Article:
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Often viewed as a mysterious process, underwriting is simply when factors are evaluated relating to the applicant’s current health, medical history, lifestyle habits, hobbies, occupation, and financial profile to determine eligibility for coverage as well as what the appropriate premiums should be.
Universal Life Insurance
With this kind of permanent life insurance, policyholders may be able to adjust their premium payments and death benefits. The cash value gains vary depending on the type of universal life insurance policy purchased.
Variable Life Insurance
With variable life, another type of permanent life insurance, the death benefit and the cash value fluctuate according to the investment performance of a separate account fund.
Earnings accumulate tax-deferred. Fees and expenses can reduce the portion of premiums that go toward the cash value.
Whole Life Insurance
Whole life is another type of permanent cash value insurance. The premiums, rate of return on cash value, and death benefit are fixed and guaranteed. The cash value component grows tax-deferred. Whole life tends to be more expensive than other types of permanent insurance.
Recommended: Term vs. Whole Life Insurance
Life insurance can be an important way to protect your loved ones’ financial future in the event of your death. While its terms can be a mouthful, they don’t have to be confusing. Understanding the definitions of life insurance can help you put a plan in place to protect your family.
If you’re shopping for life insurance, SoFi has partnered with Ladder to offer competitive term life insurance policies that are quick to set up and easy to understand. You can apply in just minutes and get an instant decision. As your circumstances change, you can easily change or cancel your policy with no fees and no hassles.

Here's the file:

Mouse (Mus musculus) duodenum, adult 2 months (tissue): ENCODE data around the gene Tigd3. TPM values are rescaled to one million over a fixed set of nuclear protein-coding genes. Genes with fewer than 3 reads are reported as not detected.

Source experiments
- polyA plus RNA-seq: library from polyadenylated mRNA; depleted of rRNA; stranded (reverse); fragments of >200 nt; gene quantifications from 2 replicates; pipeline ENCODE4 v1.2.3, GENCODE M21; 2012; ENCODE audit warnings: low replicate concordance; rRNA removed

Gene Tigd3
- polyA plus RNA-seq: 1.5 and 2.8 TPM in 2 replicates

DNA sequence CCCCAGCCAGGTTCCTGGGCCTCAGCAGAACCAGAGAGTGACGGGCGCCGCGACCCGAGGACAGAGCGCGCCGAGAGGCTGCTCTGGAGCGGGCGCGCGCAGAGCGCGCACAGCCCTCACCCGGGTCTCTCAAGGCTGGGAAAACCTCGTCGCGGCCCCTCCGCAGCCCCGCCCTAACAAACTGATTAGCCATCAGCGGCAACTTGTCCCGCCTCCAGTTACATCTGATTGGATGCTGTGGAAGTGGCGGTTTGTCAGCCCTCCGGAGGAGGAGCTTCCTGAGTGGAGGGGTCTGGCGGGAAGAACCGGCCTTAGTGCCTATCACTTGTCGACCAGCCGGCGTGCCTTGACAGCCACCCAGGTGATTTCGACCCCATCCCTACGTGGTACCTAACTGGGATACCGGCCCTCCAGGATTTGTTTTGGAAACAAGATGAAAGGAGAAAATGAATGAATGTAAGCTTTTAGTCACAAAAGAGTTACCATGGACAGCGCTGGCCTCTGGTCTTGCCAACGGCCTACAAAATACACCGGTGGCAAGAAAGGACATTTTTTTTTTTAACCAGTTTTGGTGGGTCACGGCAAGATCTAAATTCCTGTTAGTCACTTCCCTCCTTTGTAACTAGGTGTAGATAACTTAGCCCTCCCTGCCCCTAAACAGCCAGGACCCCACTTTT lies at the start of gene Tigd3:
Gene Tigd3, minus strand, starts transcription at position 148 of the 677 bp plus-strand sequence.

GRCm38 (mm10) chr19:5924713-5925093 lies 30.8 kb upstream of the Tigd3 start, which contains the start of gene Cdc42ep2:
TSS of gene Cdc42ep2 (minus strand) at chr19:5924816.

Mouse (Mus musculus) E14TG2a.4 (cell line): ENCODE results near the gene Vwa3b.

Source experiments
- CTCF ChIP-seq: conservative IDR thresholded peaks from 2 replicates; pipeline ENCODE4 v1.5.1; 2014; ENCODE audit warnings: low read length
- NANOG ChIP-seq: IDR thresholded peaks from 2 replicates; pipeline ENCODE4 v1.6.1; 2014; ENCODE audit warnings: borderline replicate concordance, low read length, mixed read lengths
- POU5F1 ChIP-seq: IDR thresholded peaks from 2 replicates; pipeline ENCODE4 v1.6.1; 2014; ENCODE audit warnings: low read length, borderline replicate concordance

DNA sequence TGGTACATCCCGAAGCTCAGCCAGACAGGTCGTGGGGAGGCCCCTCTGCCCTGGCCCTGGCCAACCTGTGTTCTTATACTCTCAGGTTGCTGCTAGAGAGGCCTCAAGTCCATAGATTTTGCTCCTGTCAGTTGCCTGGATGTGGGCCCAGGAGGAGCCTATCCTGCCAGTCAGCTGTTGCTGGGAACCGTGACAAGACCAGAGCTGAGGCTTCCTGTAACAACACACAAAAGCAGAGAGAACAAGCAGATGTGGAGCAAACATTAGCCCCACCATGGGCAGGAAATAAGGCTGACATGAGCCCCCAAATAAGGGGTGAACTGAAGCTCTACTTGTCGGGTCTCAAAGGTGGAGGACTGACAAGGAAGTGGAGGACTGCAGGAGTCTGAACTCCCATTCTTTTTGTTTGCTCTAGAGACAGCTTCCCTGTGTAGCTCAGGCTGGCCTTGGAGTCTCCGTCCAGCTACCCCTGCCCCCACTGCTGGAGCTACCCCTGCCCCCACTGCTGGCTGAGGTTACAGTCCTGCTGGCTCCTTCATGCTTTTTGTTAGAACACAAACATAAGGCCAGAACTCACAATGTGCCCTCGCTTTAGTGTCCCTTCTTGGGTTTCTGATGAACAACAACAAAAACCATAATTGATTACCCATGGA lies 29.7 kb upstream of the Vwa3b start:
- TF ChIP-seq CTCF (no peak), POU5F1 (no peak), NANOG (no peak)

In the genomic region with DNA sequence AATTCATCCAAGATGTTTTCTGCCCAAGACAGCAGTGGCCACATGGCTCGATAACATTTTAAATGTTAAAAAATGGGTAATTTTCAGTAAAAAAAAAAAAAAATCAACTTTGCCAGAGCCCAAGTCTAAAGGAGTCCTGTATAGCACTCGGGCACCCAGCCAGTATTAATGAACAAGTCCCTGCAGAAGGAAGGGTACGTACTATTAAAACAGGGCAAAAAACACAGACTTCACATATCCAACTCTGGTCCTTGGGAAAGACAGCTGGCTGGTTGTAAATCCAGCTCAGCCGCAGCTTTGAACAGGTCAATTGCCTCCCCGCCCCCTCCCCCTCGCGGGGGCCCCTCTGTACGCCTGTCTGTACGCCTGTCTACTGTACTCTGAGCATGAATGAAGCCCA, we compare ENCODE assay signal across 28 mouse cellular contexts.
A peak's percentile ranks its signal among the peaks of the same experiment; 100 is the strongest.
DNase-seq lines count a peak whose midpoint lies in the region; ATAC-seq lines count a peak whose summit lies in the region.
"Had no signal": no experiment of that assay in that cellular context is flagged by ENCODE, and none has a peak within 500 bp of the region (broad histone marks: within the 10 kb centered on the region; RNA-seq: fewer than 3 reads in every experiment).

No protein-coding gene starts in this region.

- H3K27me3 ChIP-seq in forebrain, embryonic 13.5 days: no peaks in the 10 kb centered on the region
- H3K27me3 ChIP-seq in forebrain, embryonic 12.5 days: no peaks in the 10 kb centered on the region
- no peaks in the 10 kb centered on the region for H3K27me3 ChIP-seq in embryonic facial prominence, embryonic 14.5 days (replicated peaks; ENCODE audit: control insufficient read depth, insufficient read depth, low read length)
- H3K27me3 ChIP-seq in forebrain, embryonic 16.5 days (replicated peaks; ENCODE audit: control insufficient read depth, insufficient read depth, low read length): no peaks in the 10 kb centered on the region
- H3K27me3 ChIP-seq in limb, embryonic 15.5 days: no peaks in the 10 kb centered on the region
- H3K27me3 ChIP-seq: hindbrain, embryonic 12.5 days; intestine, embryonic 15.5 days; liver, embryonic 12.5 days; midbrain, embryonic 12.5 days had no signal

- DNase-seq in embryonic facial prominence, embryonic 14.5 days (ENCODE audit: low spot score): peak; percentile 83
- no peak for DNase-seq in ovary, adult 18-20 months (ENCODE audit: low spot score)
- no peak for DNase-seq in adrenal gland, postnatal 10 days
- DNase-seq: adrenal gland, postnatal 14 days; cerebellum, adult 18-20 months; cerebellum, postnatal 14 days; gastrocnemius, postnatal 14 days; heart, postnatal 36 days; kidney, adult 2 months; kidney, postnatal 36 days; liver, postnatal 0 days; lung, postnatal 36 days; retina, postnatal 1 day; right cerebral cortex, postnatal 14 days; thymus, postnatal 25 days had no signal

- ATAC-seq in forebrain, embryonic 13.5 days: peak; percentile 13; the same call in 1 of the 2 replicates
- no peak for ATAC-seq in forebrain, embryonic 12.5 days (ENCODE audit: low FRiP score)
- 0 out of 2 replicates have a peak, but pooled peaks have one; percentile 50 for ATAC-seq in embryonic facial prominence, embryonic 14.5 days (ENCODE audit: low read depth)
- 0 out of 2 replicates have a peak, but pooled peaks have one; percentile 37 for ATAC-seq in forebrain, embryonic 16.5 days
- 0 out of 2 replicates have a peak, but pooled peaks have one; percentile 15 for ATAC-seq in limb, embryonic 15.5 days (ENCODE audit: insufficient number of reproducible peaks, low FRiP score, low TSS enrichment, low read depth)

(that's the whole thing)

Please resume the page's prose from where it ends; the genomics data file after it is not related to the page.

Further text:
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Coverage and pricing is subject to eligibility and underwriting criteria.
Ladder Insurance Services, LLC (CA license # OK22568; AR license # 3000140372) distributes term life insurance products issued by multiple insurers- for further details see ladderlife.com. All insurance products are governed by the terms set forth in the applicable insurance policy. Each insurer has financial responsibility for its own products.
Ladder, SoFi and SoFi Agency are separate, independent entities and are not responsible for the financial condition, business, or legal obligations of the other, Social Finance. Inc. (SoFi) and Social Finance Life Insurance Agency, LLC (SoFi Agency) do not issue, underwrite insurance or pay claims under Ladder Life™ policies. SoFi is compensated by Ladder for each issued term life policy.
SoFi Agency and its affiliates do not guarantee the services of any insurance company.
All services from Ladder Insurance Services, LLC are their own. Once you reach Ladder, SoFi is not involved and has no control over the products or services involved. The Ladder service is limited to documents and does not provide legal advice. Individual circumstances are unique and using documents provided is not a substitute for obtaining legal advice.
Tax Information: This article provides general background information only and is not intended to serve as legal or tax advice or as a substitute for legal counsel. You should consult your own attorney and/or tax advisor if you have a question requiring legal or tax advice.